Photo/IllutrationA non-Japanese tourist shouts and gives a thumbs-up to express his satisfaction with his first taste of “tamago kake gohan” on Nov. 8 in Kyoto’s Ukyo Ward. (Yoshiko Sato)

  • Photo/Illustraion
  • Photo/Illustraion
  • Photo/Illustraion

Like most foreigners, Taiwanese Hsiao Ya-ying thought that eggs were only to be eaten when cooked.

But the restaurant worker decided to try “tamago kake gohan,” a popular Japanese breakfast dish of cooked rice topped with a raw egg and soy sauce, on her trip to Kyoto.

At the Tamagoya eatery in the Sagano district of Kyoto, Hsiao, 25, was among the foreign sightseers flooding in to try the dish, which is growing in popularity among non-Japanese foodies.

Hsiao said she became interested in tamago kake gohan when learning about it on the Internet.

“Taiwanese do not consume eggs raw,” she said.

But after finishing the bowl, Hsiao said, “It was the first time I've eaten tamago kake gohan, and it was delicious.”

Tamago kake gohan, or TKG for short, is a simple meal loved by people of all ages in Japan.

Although people outside the country are known to be wary of eating raw eggs, many visitors to Japan have discovered the appeal of tamago kake gohan.

Touting Japanese eggs as “tasty and safe,” Tokyo posts record exports of eggs every year. The day may be coming when tamago kake gohan will be accepted by consumers throughout the globe.

At Tamagoya, PG Patil, 50, an Indian company employee who lives in Singapore, slowly put a bite of yellowish rice in his mouth and said "delicious."

He then quickly finished a bowl of tamago kake gohan within three minutes or so. He said he tried tamago kake gohan because he had heard Japanese eggs are fresh and that he wants to try it again in Singapore if eggs from Japan are available there.

Hiroki Matsuoka, 52, the owner of Tamagoya, said non-Japanese visitors began ordering tamago kake gohan two to three years ago. Currently, 70 to 80 percent of its customers are from outside Japan.

Even on a weekday, non-Japanese alone consume 20 to 30 bowls of standard-size tamago kake gohan each with an egg and nearly 10 large bowls with two eggs each.

“It is a common sight here for foreigners to be seen eating tamago kake gohan,” said Michiko, 73, Matsuoka's mother, who handles orders.

The Kadoya Hotel in Tokyo’s Shinjuku Ward--a popular destination among overseas sightseers--serves tamago kake gohan using eggs from the Tanba district in Kyoto Prefecture as the main attraction of its Japanese-style breakfast.

“An increasing number of non-Japanese guests have tamago kake gohan,” said a hotel official.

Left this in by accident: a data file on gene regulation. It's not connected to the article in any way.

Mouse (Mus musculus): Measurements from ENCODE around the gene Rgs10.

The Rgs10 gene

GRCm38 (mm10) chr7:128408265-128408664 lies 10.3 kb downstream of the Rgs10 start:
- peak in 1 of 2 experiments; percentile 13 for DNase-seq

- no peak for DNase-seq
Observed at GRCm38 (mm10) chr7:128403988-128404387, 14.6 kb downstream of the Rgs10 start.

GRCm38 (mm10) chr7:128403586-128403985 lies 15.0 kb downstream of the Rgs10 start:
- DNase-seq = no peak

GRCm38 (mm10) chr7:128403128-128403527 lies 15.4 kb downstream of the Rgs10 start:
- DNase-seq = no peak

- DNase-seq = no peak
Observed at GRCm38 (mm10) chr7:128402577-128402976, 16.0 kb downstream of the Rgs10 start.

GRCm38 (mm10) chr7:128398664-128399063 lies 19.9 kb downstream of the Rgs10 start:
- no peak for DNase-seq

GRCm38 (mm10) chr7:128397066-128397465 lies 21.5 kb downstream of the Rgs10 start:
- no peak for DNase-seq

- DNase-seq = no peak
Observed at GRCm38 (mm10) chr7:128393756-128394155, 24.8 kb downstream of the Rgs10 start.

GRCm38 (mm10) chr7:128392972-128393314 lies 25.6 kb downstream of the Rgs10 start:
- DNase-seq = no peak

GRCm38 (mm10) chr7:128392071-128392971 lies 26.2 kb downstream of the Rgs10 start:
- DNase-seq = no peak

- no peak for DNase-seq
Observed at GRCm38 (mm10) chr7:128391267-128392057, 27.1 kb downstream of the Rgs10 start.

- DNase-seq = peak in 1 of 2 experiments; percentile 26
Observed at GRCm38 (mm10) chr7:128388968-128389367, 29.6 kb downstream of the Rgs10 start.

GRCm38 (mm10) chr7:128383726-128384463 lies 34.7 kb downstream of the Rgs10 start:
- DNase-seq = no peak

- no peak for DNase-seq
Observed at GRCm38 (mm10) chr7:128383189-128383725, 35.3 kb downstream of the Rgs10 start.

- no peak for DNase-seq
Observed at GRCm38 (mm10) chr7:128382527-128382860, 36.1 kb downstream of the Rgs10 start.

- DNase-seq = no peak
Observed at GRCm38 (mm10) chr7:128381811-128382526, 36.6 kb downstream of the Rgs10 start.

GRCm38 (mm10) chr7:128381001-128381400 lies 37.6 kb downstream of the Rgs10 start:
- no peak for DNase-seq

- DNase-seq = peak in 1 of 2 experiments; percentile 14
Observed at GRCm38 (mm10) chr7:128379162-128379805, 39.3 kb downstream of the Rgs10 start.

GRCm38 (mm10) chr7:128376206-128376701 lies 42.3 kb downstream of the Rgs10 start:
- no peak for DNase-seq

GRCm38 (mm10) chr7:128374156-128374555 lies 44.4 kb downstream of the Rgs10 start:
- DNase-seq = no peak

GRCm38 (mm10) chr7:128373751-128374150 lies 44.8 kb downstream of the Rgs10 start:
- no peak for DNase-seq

GROWING EXPORTS

The custom of consuming raw eggs did not spread outside Japan for many years.

“The best-before date of eggs is set in Japan on the assumption that they will be eaten without being cooked, and their quality is strictly controlled,” said an official of the Japan Poultry Association. “On the other hand, it is common knowledge in most regions outside the nation that eggs should be cooked. There are high hurdles to serving raw eggs.”

Shinichi Takaki, 60, who runs a website called Tamago Hakubutsukan (Egg museum) to provide information on the foodstuff, said the practice of eating raw eggs must be “shocking in the United States and Europe,” referring to a scene from the movie “Rocky” where the protagonist downs a glass of raw eggs.

However, there are signs of change. Buoyed by the worldwide Japanese food boom, exports of eggs have recently been brisk.

According to the agriculture ministry, egg exports rose from 120 million yen ($1.06 million) in 2008 to 1.02 billion yen in 2017.

While the main importers were Hong Kong, Singapore and other Asian states, approval was given in October for exports to start to the United States.

San-Ei Keiran Co. in Okazaki, Aichi Prefecture, began exporting raw eggs by plane to Singapore in 2012.

Out of consideration to local consumers’ reluctance to eat raw eggs, San-Ei Keiran serves soft-boiled eggs at promotional events at supermarkets to allow shoppers to sample its products.

San-Ei Keiran sets up an unassuming photo panel to introduce tamago kake gohan to shoppers. However, a local shopper told a San-Ei Keiran official that a person started preparing tamago kake gohan with its eggs at a promotional event in early November.

“Local residents started consuming tamago kake gohan, though whether the meal frequently appears on their tables is unclear,” said a San-Ei Keiran official.

San-Ei Keiran’s six-egg pack is priced at around 800 yen, five times more expensive than average package of eggs in local areas. But exports are on the rise, and its products are accepted as not “Japanese eggs” but “tamago,” according to officials.

“Sashimi was once said to be difficult to accept for non-Japanese, but it has become popular, eventually resulting in the booming consumption of sushi overseas,” said Takaki. “The same goes for eggs. If people become aware that raw eggs are safe and tasty, their consumption will spread quickly.”